Denying people a voice is violence, and it was this violence that Gauri Lankesh stood against. In return, she was given a violent death.
Another of our best and bravest has been cut down. She lay there lifeless. A frail frame grounded. So utterly defenceless. Covered with her own blood. I look at the thickening red, which is silent.
Silence is what she fought against. And for this foolhardiness, she was silenced.
‘Hindutva baiter shot dead,’ is how a sympathetic newspaper reports the murder. Hindutva baiter?
Choose your words with care. This is not how you measure Gauri Lankesh, who used each minute of her life to speak for those who are denied a voice.
Denying a voice is violence. And it was this violence she stood against. And in return, she was given a violent death.
There is something suicidal about non-violence. It is seductive. It invites violence on itself.
Those who preach violence and practice it live gaily. Presiding over murders, more murders, winning new admirers along the line. People are in awe of these artists.
When people fall in love with murderers and choose them as their guardians, they also turn into the patrons of the murdered.
Then the murderers are asked to condole the deaths that are actually murders. And they suggest to their countrymen that this is not the way to deal with lives. That living people should be allowed to live.
The murderers have long lives, filling non-violence with an inferiority complex.
Three bullets out of seven were enough to make her slump and touch the Earth. She, who always walked erect and could not be bent by any amount of threat, could not stand those three bullets.
There is something eerie about this number of three. Seventy years before Lankesh, who was 55, an old man of 79 faced them. But they are only part of a tradition. The distance of 70 years is not an empty road. You have milestones along the path.
The most recent ones and slightly closer to each other are those of Narendra Dabholkar, Govind Pansare and M.M. Kalburgi.
And a new stone is added now to indicate to us the nature of the road this nation is moving on.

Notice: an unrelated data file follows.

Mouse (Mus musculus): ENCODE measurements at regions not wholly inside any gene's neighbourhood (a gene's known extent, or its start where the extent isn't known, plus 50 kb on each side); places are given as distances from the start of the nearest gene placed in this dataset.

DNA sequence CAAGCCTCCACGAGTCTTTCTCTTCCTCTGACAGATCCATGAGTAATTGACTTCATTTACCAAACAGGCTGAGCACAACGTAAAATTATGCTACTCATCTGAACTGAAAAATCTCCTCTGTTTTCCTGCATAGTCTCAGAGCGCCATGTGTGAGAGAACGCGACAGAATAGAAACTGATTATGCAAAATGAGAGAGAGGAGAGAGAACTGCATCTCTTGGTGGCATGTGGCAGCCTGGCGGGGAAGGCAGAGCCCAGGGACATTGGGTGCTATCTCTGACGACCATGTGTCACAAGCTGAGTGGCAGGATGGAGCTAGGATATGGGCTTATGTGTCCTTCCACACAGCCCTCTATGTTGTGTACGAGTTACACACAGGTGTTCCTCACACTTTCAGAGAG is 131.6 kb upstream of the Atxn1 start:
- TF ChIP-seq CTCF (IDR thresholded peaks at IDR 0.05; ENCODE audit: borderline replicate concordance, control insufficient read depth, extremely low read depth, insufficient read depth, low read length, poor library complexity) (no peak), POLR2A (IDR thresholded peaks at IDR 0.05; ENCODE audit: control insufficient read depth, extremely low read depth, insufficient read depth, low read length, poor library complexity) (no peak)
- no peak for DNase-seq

It was only word that Lankseh used, even when she was not writing. Holding seminars and protests, words were all she was organising. Speak and listen is what she was urging her people.
She spoke relentlessly, and irreverently. Not that she was not cautioned. Not that she was such a fool or ignorant that she could not fathom the anger that was rising with each word from her.
Lankesh worried about Kanhaiya Kumar. About the threat that lurks behind him. But she, who treated him as her son, did not want him to stop, hide or not speak.
Lankesh did not see anything extraordinarily brave about her business of words.
Lankesh was advised to go slow.
“If we do not speak, who will?” is what she told a friend. For words were all she had acquired, learnt. For she knew the tradition of Basavanna and she saw herself as an inheritor of Ananthamurthy. Her father was also a wordsmith.
Lankesh had to return those words to the world.
Lankesh had to keep the words alive. She knew as a fellow poet has said, words do not die from cold, it is fear that kills them.
Lankesh did not use words strategically. Her words pointed out what was significant about the moment she was in.
Lankesh did not tire of repeating herself, of keeping to talk about injustices because it was the injustice that was being repeated.
Lankesh, one must also remember, chose to speak in the language of her people. It was Kannada, an Indian language.
Those who kill in the name of Indianness and those who support them must see who was practising this Indianness.
Dabholkar spoke in Marathi. Pansare spent his life in Marathi. Kalburgi knew the play of Kannada.
Lankesh was a writer of Kannada.
Writing in an Indian language is a dangerous business, if it is writing at all, not what our mainstream language newspapers print.
Is it surprising to see why the mainstream language media has turned into an apologist of hate mongers and murderers?
Lankesh, like these predecessors, had to pay for practicing truth in an Indian language.
Let us keep doing in our languages what Lankesh was doing. As a daily, hourly business, as routine. For death, even when it is murder, is also routine.
Apoorvanand teaches in Delhi University.